The Environmental Protection Agency last week proposed adding another 11 sites to its Superfund program for cleaning up the nation's worst toxic waste contamination. Environmental groups, however, were not ready to pat the administration on the back, charging instead that more should have been done.
The proposed sites range from lead mine wastes threatening downstream fisheries to an unknown source of drinking well contamination for thousands of people. They are located in nine states—Indiana, Louisiana, Missouri, Mississippi, New Mexico, New York, Pennsylvania, Vermont and West Virginia—and the U.S. territory of Puerto Rico.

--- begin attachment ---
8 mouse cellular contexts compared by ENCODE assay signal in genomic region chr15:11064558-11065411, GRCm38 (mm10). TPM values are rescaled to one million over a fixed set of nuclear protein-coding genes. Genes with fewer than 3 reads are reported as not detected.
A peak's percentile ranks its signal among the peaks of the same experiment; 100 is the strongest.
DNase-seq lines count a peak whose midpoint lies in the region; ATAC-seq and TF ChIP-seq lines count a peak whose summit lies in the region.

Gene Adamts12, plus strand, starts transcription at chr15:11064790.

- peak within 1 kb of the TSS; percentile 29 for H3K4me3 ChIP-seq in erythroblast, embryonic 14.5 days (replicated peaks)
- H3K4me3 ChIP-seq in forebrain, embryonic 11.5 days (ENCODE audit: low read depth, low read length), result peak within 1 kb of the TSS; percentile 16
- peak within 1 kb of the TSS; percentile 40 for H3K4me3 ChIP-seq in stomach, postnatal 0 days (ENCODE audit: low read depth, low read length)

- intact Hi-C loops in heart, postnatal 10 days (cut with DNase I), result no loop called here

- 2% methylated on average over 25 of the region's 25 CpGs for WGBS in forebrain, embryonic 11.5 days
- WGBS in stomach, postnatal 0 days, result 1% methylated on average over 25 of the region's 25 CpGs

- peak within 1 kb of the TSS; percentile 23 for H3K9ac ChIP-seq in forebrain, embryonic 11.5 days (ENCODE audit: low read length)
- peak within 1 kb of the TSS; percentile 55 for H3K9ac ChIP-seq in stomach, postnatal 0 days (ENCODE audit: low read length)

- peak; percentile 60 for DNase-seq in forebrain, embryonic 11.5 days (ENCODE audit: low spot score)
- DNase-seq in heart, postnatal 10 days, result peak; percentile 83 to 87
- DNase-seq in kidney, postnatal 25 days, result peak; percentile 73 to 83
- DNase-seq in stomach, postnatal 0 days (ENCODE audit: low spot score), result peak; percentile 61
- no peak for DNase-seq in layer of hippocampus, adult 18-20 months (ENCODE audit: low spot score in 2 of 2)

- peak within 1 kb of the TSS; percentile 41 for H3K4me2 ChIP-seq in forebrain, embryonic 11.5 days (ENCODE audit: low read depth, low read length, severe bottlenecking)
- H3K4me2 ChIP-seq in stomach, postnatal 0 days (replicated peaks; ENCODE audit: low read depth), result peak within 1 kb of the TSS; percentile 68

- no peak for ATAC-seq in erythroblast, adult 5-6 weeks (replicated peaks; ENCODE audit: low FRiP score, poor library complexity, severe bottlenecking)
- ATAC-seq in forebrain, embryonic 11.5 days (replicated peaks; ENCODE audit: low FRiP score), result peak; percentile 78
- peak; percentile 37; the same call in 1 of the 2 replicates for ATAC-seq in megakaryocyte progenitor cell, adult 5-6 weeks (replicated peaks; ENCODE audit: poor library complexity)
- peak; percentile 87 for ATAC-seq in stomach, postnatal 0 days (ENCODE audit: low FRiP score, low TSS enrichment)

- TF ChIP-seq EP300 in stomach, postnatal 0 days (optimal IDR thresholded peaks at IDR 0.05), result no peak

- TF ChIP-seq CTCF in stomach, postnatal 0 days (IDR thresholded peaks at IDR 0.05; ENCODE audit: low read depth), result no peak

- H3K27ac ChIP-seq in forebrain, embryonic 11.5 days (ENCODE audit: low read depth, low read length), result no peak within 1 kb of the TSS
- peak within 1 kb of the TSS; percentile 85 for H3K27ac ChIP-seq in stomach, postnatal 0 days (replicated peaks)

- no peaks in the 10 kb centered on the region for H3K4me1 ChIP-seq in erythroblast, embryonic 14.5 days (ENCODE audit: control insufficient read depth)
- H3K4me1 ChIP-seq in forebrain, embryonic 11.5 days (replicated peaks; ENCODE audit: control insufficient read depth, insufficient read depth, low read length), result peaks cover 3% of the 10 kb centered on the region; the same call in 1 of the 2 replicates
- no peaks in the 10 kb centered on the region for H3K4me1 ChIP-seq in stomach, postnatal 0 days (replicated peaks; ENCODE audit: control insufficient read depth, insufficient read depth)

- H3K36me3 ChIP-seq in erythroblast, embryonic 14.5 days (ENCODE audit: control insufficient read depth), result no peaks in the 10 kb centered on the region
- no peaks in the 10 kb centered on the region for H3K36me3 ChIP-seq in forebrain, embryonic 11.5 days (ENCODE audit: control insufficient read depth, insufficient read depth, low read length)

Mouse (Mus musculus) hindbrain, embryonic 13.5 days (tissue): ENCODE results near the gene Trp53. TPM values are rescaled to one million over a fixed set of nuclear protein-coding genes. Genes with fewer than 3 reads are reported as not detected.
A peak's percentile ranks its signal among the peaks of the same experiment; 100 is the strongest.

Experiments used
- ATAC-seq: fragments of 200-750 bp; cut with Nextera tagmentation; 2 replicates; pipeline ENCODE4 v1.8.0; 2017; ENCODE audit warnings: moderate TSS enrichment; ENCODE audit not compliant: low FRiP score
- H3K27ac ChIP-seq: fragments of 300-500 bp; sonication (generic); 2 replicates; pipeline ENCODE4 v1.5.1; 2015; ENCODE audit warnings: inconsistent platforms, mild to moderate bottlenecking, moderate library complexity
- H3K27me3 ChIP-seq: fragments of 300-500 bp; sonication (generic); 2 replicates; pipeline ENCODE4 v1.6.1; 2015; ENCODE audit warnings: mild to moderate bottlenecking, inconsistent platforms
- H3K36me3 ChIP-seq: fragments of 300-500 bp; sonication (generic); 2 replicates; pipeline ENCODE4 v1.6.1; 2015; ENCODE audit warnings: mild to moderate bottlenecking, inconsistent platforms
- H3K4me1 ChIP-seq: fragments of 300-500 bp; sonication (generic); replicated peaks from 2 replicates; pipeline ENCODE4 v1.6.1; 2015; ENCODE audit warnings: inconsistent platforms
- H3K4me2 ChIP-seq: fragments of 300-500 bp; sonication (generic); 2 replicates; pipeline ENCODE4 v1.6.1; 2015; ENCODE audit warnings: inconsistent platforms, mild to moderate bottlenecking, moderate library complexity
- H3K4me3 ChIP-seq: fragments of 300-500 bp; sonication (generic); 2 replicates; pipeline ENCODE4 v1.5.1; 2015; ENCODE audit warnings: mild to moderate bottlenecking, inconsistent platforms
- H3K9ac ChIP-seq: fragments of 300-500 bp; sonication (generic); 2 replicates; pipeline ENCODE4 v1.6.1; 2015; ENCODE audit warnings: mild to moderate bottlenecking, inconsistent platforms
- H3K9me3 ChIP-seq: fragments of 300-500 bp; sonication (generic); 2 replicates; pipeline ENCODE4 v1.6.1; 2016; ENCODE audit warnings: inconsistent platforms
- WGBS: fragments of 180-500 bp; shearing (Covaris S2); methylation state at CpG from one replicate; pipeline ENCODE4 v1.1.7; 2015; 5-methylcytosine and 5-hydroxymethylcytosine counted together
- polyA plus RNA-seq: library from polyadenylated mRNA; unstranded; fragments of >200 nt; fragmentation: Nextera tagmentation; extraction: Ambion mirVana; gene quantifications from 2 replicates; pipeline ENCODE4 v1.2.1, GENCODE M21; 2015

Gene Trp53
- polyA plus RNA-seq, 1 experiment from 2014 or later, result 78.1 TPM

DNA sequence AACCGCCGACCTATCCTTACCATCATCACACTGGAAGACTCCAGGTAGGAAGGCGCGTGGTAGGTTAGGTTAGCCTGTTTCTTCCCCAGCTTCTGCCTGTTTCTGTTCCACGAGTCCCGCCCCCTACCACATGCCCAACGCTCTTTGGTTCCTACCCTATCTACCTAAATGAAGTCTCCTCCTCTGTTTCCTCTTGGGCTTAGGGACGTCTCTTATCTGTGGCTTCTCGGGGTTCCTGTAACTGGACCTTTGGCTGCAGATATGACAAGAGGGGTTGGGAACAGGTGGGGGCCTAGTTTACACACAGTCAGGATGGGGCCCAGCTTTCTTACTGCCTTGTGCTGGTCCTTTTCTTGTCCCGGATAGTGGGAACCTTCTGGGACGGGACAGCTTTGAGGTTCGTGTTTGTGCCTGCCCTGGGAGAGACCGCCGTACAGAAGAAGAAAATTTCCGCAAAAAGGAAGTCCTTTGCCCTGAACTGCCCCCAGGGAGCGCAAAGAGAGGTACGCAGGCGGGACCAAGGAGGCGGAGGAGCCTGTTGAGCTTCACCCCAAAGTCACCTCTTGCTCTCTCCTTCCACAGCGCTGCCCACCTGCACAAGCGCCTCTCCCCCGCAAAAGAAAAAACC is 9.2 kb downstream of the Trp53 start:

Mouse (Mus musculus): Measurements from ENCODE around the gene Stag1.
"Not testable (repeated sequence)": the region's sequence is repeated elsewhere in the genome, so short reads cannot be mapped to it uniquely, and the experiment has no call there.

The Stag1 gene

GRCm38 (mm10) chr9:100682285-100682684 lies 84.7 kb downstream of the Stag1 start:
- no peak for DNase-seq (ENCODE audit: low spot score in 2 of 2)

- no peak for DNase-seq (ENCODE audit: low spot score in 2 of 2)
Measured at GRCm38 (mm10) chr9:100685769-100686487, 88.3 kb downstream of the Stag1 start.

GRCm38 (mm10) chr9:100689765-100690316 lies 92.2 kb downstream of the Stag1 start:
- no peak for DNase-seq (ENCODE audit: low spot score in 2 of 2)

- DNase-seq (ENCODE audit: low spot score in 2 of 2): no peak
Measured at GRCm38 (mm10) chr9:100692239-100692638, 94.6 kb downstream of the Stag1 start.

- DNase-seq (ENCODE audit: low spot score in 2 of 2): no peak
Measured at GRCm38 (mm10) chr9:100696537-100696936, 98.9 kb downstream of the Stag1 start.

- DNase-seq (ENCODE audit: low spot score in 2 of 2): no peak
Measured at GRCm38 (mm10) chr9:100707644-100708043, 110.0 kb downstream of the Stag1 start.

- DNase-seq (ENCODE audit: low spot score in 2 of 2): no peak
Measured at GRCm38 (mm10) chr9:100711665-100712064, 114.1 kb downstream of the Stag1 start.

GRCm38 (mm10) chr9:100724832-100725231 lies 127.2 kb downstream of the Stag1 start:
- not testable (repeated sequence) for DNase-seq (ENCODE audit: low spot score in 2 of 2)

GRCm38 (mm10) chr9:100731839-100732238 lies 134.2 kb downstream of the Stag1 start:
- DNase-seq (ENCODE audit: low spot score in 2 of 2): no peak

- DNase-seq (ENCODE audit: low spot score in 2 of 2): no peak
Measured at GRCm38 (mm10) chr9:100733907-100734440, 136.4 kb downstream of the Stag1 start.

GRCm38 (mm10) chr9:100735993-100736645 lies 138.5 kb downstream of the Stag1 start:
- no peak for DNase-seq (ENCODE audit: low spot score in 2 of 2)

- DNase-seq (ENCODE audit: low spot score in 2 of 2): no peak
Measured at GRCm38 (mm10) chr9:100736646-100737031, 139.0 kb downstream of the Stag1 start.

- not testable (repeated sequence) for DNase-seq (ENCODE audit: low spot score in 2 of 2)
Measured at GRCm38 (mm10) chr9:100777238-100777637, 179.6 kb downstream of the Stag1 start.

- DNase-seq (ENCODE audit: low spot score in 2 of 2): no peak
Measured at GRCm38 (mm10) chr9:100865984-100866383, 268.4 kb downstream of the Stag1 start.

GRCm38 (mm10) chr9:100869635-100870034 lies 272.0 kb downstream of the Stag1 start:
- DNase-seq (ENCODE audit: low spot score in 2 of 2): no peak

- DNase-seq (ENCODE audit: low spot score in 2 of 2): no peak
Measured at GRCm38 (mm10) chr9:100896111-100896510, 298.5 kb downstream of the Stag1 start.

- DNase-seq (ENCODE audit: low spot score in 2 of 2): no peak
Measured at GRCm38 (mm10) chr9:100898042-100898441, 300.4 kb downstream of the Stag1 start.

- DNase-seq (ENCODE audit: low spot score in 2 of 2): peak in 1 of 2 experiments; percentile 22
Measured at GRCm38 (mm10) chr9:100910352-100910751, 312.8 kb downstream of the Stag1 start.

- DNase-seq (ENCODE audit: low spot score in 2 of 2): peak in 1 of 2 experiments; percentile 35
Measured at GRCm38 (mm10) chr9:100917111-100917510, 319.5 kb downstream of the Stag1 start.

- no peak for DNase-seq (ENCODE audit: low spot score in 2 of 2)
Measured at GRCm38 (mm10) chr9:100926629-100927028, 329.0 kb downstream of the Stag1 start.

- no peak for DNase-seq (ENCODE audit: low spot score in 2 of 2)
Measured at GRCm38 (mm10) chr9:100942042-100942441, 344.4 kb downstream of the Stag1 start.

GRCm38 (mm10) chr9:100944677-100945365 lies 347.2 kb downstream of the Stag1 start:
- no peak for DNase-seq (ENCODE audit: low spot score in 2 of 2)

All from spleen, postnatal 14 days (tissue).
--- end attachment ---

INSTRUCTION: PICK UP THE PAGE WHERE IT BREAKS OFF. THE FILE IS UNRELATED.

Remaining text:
EPA officials say the problems found at these sites exemplify a recent trend in the program of handling bigger, costlier and more complex cleanups. “They are the worst of the worst, the real turkeys that the states don't want to touch,” says Randolph Dietz, an attorney adviser for EPA's Office of Solid Waste and Emergency Response, which oversees the Superfund program.
Environmentalists, however, aren't convinced. “The Bush administration has quashed the importance of this announcement by refusing to support the polluter-pays principle,” says Sierra Club director Carl Pope, referring to the administration's refusal to ask Congress to renew a cleanup fee on polluting companies.